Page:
and business was just what you did when you weren't idling. So how did
"otiosity" come to mean "producing nothing of value?" See: IDLENESS,
pass time: See: KILL TIME.
passive: There's a big difference between being passive [from the
Latin for "acted upon"] in the sense of "not taking an active part" or
being "non-cooperative" on the one hand, and in the sense of "lacking
in energy or will" on the other. As we know from the phenomenon of
"passive resistance," sometimes not acting can require a whole lot
more energy and will than acting can. See: BARTLEBY, DO-NOTHING, SIT
perambulate: Although often used as a synonym for "saunter," to
perambulate is simply to ambulate in a circle. What's the point of
that? See: AMBULATE.
piddle: See: FIDDLE AROUND.
piss-puddle: Piss-puddle is a pejorative verb coined by a friend of
the author of this glossary to describe her boyfriend's tendency to
collapse on the couch when he was supposed to be making himself
useful. See: PROCRASTINATE, UKULELE IKE.
playboy: Playboy, a turn-of-the-century descriptor for "a man who
lives a life devoted to the pursuit of pleasure" has come to mean,
thanks to the magazine of that name, "a man who lives a life devoted
to the pursuit of women with enormous breasts." See: SYBARITE.
pococurante: The Italians, it's said, work hard... but are under no
illusion that work is the most important thing in life. That's why we
should all start using the Italian word pococurante, which means
nonchalant, a lot more. See: INDIFFERENT, INSOUCIANT, NONCHALANT.
poky: See: DAWDLE.
potter: To potter is to move or act aimlessly or idly; it comes from
the Old English word for "poke," as in "poke around." See: FIDDLE
procrastinator: Procrastination in artists, muses the great literary
critic Cyril Connolly, "is always a symptom of an acute inner
conflict... all true artistic indolence is deeply neurotic; a pain not
a pleasure." In the procrastinator [from the Latin for "put forward
until tomorrow"] that lamentable failure of body and will which is
languor, or torpor, becomes inextricably imbricated with artistic
perfectionism. It can be impossible, however--for anyone, including
the procrastinator--to tell these apart. See: LANGUID, LAZY, TORPID.
(not) pull one's weight: See: DODGER.
put off: See: PROCRASTINATE.
put one's feet up: "How many hostesses have feared and trembled for an
evening party in which the guests are not willing to loosen up,"
writes Lin Yutang. "I have always helped... by putting a leg up on top
of a tea table or whatever happened to be the nearest object, and in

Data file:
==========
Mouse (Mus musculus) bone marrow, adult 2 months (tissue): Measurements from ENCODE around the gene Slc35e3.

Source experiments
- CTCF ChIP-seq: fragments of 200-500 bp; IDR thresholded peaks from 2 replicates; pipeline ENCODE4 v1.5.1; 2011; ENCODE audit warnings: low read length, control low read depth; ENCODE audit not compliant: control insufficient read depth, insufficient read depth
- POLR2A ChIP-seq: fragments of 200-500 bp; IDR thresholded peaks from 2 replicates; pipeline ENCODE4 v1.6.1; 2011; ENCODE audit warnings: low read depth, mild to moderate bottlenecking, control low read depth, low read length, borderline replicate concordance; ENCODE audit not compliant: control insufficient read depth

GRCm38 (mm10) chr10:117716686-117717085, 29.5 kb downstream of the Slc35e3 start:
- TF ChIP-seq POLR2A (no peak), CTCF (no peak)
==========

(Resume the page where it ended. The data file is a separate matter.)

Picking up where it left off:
that way forced everybody else to throw away the cloak of false
dignity." See: LOLL.
putter: See: POTTER.
quiescent: To be quiescent [from the Latin for "become quiet"] is to
be momentarily inactive, tranquilly at rest; it's not the same as
being sluggish or torpid. See: INERT, SLOTHFUL, UKULELE IKE.
quitter: "The trumpet is my enemy," said Herb Alpert in 1969, when he
disbanded Tijuana Brass and quit performing. The quitter [from the
Latin for "free"--as in "set yourself free"] ought not to be
disparaged, for as Evan Harris, author of The Quit, argues, quitting
is a creative art, an end in itself, a life-affirming "Yes!" See:
rake: Rake [from "rakehell"] is a 17th-century slang word for
"dissolute person." See: DISSOLUTE.
ramble: To ramble [Middle English for "roam"] means to wander for
pleasure, without a fixed destination. See: SAUNTER.
recalcitrant: Etymologically, to be recalcitrant means to "kick back."
Recalcitrance, then, is more than stubborn disobedience; it's a
revolutionary (or at least rebellious) act of revenge. See: KICK BACK.
recess: During a recess [from the Latin for "recede"],
business-as-usual doesn't actually stop. Instead, it just goes into
recharging-the-batteries mode. See: VACATION.
recumbent: From the same Latin root as "incubate," which originally
meant to literally "lie down on," when one is recumbent, ideas always
start hatching. See: LIE-ABED, LOLL, SUPINE.
recuperate: Nietzsche writes that "More and more, work enlists all
good conscience on its side; the desire for joy already calls itself a
'need to recuperate' and is beginning to be ashamed of itself."
Etymologically, to recuperate is to "take back" what was stolen from
you; why not stop being a victim of robbery, instead? See: FREE TIME,
LEISURELY, RELAX, VACATION.
relax: To relax [from the Latin for "loose," which also gives us
"languish" and "slack"] means to recuperate, i.e., in order that one
can return to work with new energy.
As comedian Keith Allen says, "'relaxation' is a load of cack, it's
just shit... I'm that relaxed all the year round, you understand?"
Idlers who've quit their jobs tend to find that they have energy to
spare. See: FREE TIME, LEISURELY, RECUPERATE, VACATION.
repose: See: RECUMBENT.
rest: As with tiredness, and sleep, rest is one of those physical
necessities which cannot be judged in and of itself. But there are
different modes of resting: for example, relaxation is not the same
thing as lolling. See: LOLL, RELAX, TIRED.
roué: This synonym for "rake" is French for "broken on the wheel"; the
dissolute person was once thought to deserve this punishment. Such is
the vengefulness of the jealous working person! See: RAKE.
sandman: A candy-colored clown who tiptoes to our rooms every night.
saunter: Thoreau, who wrote magnificently about the pleasures of
walking aimlessly through nature, insisted that saunterers were, by
virtue of their mode of ambulating, not just going toward but already